DeMatha basketball coach Mike Jones: “Markelle is telling the closer version to the truth.”

Jones gets the last word, because it speaks to the players’ relationship, developed at the all-boys school in Hyattsville, Maryland, and a bond that remains strong.

“If Markelle had a great practice against Chase one day, that didn’t discourage [Young] the next day from saying, ‘I got him again.’ And vice versa. … That’s one of the things that pushed them to be as good as they are.”

Opponents at an early age

Young and Fultz knew of each other before they met. Young said they likely were opponents in youth basketball leagues. But Young started his prep career at Pallotti High in Laurel, Maryland, staying there through his sophomore football season before transferring to DeMatha and playing on the junior varsity basketball team.

“I realized I had seen him before, multiple times,” said Fultz, who was a grade older. “I was like, this dude is big as hell. Seeing the way he moved for his size was one of the first things I noticed.”

They grew close, in part because they had a lot in common.

“We had a career center and we’d go in and get help and come early,” Fultz said. “He was in there just like I was. To see someone care so much about everything and being a good person and getting good grades and treating people the right way, it reminded me of myself. It was easy to relate.”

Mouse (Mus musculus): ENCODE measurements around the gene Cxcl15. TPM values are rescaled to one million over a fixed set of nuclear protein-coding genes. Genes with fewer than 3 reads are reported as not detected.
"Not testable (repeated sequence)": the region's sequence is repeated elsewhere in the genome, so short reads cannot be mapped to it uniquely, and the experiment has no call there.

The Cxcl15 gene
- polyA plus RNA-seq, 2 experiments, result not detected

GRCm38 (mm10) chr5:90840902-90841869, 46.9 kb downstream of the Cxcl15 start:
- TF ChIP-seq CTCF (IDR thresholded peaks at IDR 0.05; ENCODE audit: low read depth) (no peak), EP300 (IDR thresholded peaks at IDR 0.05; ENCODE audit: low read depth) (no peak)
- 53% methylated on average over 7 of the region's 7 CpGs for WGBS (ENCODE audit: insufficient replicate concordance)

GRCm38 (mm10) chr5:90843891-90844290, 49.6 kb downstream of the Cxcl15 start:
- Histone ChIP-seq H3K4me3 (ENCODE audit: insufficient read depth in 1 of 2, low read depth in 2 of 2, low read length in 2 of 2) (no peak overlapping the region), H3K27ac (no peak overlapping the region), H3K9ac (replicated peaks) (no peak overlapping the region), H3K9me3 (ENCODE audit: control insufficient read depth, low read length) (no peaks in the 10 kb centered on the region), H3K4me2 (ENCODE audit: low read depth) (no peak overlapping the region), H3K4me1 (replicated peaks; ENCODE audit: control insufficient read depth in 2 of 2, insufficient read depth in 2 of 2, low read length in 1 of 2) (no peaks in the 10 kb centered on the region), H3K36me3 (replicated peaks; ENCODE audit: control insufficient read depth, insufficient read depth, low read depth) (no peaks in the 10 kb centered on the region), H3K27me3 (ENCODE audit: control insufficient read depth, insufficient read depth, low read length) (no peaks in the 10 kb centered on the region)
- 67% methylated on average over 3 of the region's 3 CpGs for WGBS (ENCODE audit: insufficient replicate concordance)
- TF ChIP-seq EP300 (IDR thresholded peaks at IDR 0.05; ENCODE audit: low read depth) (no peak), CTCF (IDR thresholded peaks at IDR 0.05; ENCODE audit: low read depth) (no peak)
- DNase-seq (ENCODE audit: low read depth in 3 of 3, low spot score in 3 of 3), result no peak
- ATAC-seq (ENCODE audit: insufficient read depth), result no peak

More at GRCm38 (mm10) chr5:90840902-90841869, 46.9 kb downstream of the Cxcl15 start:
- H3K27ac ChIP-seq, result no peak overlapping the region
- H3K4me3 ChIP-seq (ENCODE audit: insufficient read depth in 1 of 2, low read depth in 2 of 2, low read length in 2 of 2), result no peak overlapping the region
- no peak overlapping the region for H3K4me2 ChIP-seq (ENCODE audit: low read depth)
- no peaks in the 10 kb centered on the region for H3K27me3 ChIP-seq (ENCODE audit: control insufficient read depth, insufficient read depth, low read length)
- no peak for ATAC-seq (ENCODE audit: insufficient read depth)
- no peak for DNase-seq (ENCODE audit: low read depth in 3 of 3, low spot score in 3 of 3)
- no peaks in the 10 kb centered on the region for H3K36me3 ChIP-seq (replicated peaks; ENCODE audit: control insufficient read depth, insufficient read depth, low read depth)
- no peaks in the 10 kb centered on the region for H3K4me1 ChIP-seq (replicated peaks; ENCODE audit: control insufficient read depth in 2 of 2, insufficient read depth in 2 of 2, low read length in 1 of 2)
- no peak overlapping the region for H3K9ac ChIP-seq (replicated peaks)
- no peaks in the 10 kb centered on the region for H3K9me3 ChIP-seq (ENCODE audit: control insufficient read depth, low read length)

Within a year, both had become big-time talents; Fultz knew by his senior season he’d likely be one-and-done in college. Young, who was coming off a 19-sack season as a junior, was being recruited as a defensive end by Alabama, Ohio State and a host of others. He chose the Buckeyes and then shared his goal of going No. 1 in the NFL draft.

“It’s a mentality we had being young,” Fultz said. “We didn’t know where we’d be, but we both believed, with the work ethic and talent we had, that anything is possible, so why not set it to be that?”

Fultz said seeing Young dominate in football motivated him. “He’s killing it during his season; I need to kill it in mine. It doesn’t put pressure; it’s more of a brotherly competition.”

Young followed Fultz’s freshman season at the University of Washington closely. Then a high school senior, Young studied Fultz’s highlight tapes, interviews and practice videos.